Whether you are walking or driving in Times Square, the gridlock can feel as if you are going to a United Nations Summit. The electricity from the flashing lights and projection screens places you are on another planet, but when you walk into the Eugene O’Neil Theater you are transported into time.
After passing through the doors you are no longer in modern day New York City, you are whisked to Lagos, Nigeria. Pictures of black leaders adorn the walls colored in rainbow hues. The espiritu of the Orishas openly gather like spectators at a coming out party. It is the time of bell bottoms and dashikis and on the continent of Africa Afrobeat is being brought to the masses. Who is pied piper you ask, the black president of course, not Barack, but Fela Anikulapo Kuti.
On Broadway the spirit and long overlooked legacy of Fela Kuti is being resurrected through Fela! The Musical, courtesy of director Bill T. Jones. From the opening curtain to the last one, Fela! The Musical leads the audience through a high energy journey that follows a particular time in Fela’s life. The musical takes place in the Shrine, Fela’s famous club in Lagos. It may his final performance, as he is contemplating leaving Nigeria six months after the brutal murder of his mother, played by Lillias White, by the hands of government soldiers. His existential crisis is explored through the number “Trouble Sleep.”
Like the actual performances held at the Shrine, Fela, brilliantly portrayed by Sahr Ngaujah, interacts with the audience through his music, testimonials to the corruption in Nigeria and storytelling. The play tells the story of how Fela came to be the originator of Afrobeat, focusing on his influences like the Yoruba religion and artists like James Brown and John Coltrane. It takes the audience back to Fela’s friendship with Sandra Isadore, played by Saycon Sengbloh, a relationship that spawned Fela’s awareness of self. This awareness was brought to life in the number “Upside Down.”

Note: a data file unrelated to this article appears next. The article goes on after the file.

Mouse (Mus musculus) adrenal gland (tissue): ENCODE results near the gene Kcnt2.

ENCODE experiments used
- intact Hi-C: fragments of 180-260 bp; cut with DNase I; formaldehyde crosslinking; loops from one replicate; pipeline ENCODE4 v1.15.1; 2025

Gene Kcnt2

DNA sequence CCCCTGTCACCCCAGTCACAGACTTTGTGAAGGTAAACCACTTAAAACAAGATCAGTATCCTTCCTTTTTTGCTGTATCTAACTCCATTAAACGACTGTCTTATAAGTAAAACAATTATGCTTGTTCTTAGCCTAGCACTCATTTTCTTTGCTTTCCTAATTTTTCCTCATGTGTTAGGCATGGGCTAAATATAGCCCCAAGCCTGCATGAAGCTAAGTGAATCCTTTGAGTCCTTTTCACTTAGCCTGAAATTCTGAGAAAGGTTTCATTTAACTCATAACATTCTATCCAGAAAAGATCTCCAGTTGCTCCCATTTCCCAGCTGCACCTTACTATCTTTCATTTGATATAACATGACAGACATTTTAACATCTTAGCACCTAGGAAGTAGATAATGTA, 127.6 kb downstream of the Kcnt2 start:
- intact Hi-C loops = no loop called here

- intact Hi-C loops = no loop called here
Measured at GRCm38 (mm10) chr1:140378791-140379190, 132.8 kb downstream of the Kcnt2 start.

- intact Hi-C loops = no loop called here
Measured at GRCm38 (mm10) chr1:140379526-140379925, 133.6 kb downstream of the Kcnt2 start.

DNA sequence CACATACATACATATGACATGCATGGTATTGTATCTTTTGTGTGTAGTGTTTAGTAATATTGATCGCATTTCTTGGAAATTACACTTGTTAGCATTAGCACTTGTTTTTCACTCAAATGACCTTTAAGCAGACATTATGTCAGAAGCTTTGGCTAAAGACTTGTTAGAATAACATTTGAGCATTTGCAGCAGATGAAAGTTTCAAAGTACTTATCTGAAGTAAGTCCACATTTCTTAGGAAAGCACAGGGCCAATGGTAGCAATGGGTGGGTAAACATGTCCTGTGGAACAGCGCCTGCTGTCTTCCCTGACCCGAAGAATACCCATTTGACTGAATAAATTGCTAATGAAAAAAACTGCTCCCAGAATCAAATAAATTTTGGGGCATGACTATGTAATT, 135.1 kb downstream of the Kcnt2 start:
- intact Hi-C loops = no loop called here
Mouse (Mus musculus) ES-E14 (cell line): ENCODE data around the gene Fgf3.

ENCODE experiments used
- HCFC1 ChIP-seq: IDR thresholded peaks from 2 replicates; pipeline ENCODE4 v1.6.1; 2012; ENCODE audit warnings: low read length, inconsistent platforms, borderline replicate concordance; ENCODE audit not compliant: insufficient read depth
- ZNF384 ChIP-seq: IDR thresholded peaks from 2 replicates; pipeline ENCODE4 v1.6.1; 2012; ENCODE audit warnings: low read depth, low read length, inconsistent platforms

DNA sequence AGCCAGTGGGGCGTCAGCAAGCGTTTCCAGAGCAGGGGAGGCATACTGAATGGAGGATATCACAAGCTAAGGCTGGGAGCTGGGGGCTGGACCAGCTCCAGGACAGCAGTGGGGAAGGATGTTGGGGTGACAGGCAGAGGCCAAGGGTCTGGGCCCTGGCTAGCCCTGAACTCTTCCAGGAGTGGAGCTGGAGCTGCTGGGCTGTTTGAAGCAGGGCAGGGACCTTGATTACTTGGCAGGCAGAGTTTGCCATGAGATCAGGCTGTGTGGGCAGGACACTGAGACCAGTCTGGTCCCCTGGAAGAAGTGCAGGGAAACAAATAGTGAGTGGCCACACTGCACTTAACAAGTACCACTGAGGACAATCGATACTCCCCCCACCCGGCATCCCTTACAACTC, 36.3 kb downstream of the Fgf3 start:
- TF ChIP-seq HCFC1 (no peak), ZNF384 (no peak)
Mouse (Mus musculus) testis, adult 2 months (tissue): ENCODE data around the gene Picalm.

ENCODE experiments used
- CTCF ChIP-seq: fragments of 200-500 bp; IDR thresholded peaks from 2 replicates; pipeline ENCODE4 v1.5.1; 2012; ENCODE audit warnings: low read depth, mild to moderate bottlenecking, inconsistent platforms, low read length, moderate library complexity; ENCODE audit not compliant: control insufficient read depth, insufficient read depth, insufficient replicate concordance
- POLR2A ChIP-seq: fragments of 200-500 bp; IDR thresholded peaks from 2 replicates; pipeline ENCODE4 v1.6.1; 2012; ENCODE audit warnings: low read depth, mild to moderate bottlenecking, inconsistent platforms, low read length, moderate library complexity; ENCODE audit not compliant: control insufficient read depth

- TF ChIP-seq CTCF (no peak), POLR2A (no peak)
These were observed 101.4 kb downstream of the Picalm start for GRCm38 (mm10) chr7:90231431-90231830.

Fela began to reflect this awareness in his music and took it back with him to Nigeria from abroad and it is of course Fela’s music that is the highlight of this production. For the majority of the people Fela! The Musical will be their first introduction to Fela’s music, but for me this musical is a homecoming. As a devout househead, Fela is one of our high priests; his music is extremely influential to our community and music.
My feet were moving to Fela’s feverish horns, African rhythms and powerful lyrics way before I knew about the man and the sacrifices he made for his beliefs. At times it was torture to remain seated while watching numbers like “Zombie”, “Expensive Shit”, “I.T.T. (International Thief Thief)”, “Yellow Fever” and “Water No Get Enemy”, some of my favorite Fela tunes. I wanted to get up with the rest of the cast, gyrate and move my feet in praise of the black president.
The choreography was magnificent with footwork; pelvis grinding and aerial moves that remind me of the incensed lit, baby powered dance floors I spin on and dance circles I revolve in. In fact, everything about the musical feels authentic. The use of multimedia helps to guide the audience deeper into Fela’s world. Sahr Ngaujah is perfect as Fela Kuti. Sometimes I thought he was Fela; the extensive research he did for the role paid off. He delivers a performance that is worthy of a Tony nomination and win.
The most powerful point in the play is the recreation of the raid on Fela’s compound. “The Storming of Kalakuta” was one of the most compelling dramatizations I have seen on stage. The impact of the barbarous acts committed on that day was not lost on the audience although the scene was not visually graphic, yet the visions were still seared into your mind anyway. Fela! The Musical is a tour de force in American musical theater, long live Fela Anikulapo Kuti.
Video courtesy of FelaonBroadway.com